6. Don't Share Knowledge. From Ajay's description of his experience, it is quite clear that he had prior experience of handling similar situations and dealing with them. Talking it out with him would have definitely helped us strategize this challenge better.

What I suggest above are methods that we used. These methods are fallible. When these methods work, we call it ‘Luck’. Well, it really isn’t about luck. It’s about using the right strategy. It's about how effectively we use our prior experiences and knowledge to the challenge at hand.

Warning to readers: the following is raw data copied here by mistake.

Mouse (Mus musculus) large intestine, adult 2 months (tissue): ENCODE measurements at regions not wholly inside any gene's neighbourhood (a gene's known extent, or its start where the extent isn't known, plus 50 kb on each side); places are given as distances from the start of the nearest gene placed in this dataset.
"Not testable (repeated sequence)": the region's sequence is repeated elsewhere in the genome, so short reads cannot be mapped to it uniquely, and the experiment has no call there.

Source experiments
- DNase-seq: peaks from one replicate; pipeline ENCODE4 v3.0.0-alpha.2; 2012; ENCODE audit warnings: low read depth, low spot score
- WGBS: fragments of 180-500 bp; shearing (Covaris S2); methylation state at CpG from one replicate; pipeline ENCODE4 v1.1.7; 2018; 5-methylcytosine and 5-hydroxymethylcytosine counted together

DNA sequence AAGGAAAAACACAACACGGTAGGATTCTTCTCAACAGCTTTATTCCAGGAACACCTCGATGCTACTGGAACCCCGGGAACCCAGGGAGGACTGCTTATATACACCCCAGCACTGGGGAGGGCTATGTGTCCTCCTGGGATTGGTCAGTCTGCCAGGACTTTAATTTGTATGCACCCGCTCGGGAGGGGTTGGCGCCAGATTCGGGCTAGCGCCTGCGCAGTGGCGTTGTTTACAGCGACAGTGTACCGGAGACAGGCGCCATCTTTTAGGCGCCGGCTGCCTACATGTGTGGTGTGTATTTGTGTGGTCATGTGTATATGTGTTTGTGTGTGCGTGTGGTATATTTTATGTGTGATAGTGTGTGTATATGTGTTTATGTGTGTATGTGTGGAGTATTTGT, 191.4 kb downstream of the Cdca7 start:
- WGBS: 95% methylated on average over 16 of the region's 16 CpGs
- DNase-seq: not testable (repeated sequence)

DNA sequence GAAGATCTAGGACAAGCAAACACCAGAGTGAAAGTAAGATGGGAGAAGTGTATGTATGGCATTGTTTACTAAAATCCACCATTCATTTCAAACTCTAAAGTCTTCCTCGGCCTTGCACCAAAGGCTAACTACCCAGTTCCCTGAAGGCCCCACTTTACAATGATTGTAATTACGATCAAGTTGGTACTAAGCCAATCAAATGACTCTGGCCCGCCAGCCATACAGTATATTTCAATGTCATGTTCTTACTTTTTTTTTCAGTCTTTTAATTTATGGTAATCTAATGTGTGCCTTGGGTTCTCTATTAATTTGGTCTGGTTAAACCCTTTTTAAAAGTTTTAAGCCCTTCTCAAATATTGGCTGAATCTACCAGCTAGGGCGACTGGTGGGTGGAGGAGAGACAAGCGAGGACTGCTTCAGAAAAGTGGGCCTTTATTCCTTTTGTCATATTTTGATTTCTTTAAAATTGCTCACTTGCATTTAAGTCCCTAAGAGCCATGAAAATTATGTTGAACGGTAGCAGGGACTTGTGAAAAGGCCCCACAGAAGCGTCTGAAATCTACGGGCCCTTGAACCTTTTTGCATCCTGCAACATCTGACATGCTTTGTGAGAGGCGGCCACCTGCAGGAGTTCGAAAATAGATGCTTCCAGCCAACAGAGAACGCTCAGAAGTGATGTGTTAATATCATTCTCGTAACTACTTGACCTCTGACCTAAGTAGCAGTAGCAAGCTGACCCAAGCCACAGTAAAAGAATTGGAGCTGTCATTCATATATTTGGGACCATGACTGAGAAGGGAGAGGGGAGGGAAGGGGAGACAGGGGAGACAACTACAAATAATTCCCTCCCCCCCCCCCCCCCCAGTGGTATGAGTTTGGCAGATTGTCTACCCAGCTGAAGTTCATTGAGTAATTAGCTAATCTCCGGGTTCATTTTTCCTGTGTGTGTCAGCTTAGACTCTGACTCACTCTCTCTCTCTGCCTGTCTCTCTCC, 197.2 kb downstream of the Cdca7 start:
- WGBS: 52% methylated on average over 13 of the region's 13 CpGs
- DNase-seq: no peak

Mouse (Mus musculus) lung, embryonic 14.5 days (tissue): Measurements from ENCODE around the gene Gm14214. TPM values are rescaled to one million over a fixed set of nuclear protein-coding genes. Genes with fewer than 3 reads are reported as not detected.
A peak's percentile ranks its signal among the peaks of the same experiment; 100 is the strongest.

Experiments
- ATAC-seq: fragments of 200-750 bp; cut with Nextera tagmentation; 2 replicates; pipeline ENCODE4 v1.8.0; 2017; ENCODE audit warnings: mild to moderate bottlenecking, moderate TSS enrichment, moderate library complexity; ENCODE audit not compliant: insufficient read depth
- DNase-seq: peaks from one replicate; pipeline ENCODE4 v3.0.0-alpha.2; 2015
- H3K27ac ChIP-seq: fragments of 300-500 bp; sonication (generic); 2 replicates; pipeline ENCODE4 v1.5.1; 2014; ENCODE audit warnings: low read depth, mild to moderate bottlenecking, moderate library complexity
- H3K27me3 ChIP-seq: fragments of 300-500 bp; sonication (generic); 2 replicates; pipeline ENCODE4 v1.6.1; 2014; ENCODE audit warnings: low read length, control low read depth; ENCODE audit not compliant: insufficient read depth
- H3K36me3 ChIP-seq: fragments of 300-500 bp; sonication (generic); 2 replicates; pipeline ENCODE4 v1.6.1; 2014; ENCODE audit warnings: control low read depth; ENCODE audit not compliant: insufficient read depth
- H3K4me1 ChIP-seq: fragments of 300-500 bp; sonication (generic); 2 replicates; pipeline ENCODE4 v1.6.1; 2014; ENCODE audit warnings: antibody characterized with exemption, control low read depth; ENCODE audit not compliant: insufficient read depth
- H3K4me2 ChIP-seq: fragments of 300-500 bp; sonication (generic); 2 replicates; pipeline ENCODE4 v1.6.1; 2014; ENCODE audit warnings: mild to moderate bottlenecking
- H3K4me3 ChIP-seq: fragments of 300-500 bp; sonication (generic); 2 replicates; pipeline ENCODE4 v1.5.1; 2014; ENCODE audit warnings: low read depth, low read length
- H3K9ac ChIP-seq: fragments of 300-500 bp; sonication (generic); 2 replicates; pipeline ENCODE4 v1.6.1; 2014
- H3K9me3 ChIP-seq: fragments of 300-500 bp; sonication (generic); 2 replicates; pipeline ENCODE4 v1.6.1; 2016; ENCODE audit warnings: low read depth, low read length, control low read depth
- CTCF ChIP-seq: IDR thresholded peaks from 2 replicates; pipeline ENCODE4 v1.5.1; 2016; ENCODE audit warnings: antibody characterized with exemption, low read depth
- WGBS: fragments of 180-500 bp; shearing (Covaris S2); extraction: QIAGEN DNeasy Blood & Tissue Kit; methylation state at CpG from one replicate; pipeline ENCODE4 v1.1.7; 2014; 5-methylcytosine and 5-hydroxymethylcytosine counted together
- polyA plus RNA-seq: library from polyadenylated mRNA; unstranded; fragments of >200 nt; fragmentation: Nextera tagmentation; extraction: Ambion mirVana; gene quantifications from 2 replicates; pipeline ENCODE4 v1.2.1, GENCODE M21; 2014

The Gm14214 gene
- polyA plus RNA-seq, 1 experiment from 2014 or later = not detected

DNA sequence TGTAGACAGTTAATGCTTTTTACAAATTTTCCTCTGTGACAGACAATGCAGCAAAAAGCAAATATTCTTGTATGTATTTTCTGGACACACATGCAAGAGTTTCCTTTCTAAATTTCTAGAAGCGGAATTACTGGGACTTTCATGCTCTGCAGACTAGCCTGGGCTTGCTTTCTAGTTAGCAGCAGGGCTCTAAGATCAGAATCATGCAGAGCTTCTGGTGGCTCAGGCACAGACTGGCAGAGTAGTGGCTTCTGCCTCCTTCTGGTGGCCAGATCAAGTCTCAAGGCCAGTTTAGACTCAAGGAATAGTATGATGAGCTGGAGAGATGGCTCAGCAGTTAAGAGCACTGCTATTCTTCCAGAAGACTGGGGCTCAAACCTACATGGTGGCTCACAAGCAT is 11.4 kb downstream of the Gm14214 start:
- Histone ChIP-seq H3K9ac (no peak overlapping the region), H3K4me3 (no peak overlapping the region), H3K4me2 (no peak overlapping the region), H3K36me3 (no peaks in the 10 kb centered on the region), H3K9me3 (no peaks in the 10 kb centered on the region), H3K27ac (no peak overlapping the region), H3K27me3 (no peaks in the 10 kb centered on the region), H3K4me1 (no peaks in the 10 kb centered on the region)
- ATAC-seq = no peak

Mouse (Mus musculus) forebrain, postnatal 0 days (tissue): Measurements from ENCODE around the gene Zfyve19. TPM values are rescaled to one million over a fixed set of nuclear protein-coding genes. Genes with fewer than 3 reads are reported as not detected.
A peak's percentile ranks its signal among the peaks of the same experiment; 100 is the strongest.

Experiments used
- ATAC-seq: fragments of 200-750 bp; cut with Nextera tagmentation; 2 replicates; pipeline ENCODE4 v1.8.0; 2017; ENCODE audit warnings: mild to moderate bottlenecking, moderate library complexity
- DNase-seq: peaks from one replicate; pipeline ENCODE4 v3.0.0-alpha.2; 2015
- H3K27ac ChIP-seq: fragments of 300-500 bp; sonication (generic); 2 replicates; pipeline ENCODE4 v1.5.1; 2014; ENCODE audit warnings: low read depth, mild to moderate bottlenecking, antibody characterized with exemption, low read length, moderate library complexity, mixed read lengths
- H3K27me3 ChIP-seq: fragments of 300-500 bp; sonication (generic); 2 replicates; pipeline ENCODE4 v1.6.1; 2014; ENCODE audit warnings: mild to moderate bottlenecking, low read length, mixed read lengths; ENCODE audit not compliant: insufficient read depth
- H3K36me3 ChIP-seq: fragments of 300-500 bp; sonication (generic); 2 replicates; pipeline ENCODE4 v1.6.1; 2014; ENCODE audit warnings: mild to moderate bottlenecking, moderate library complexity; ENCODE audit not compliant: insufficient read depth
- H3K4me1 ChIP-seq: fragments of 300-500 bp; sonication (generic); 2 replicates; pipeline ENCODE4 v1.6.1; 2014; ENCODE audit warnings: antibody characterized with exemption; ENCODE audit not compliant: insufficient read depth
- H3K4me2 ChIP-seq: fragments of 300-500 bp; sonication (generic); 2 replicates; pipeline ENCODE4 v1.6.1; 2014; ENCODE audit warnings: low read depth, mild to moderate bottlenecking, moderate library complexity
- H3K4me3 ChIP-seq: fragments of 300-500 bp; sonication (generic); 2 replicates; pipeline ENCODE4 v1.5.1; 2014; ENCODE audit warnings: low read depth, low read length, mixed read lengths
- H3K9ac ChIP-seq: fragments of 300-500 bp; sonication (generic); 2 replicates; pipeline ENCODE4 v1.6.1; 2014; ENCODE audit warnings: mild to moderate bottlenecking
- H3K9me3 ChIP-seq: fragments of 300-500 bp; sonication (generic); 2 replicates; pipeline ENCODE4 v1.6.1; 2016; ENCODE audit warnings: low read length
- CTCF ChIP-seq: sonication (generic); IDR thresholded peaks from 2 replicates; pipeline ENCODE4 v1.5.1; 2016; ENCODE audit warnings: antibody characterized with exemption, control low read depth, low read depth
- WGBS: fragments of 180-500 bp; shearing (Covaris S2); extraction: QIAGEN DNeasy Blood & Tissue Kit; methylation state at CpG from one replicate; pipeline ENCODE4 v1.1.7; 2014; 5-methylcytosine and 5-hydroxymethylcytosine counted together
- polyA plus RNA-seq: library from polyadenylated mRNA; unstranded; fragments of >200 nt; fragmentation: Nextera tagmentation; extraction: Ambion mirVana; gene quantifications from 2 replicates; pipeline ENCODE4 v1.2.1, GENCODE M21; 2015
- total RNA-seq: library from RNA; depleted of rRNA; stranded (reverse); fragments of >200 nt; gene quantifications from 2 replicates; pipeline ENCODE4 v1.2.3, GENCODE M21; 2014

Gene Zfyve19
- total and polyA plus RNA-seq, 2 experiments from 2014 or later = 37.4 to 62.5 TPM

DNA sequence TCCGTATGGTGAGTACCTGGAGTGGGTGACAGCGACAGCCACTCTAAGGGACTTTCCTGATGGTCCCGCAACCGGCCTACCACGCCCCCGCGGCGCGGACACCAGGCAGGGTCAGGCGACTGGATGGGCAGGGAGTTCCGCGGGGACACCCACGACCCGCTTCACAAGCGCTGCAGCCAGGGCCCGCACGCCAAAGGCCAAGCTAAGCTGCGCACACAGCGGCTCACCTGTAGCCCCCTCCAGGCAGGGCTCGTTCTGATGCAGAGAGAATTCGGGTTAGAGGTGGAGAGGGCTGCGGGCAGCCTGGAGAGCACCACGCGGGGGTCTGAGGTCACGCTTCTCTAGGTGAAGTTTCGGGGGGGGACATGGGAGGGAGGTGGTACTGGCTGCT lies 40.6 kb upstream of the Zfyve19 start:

At the end of 30 minutes, Ajay continued to look for more books while I signed off from the bookstore. It was a day of astonishing revelation to me. It also reinforces my belief in team work and diversity of the team members when it comes to solving problems collectively.

I feel apologetic for lengthy posts at times keeping my readers' time in mind. However, some posts appear so incomplete without being lengthy. This prevents me from chopping off any content in the review phase. This is one such post which I didn't want to miss sharing with you.

Addendum on 6th March 2010
I quoted the name of the book as Perfect Illusions instead of Perfect Software. The complete name of the book is Perfect Software And Other Illusions about Testing. This is now corrected. Thanks to Fiona Charles for correcting me.

Happy Problem Solving,
Parimala Shankaraiah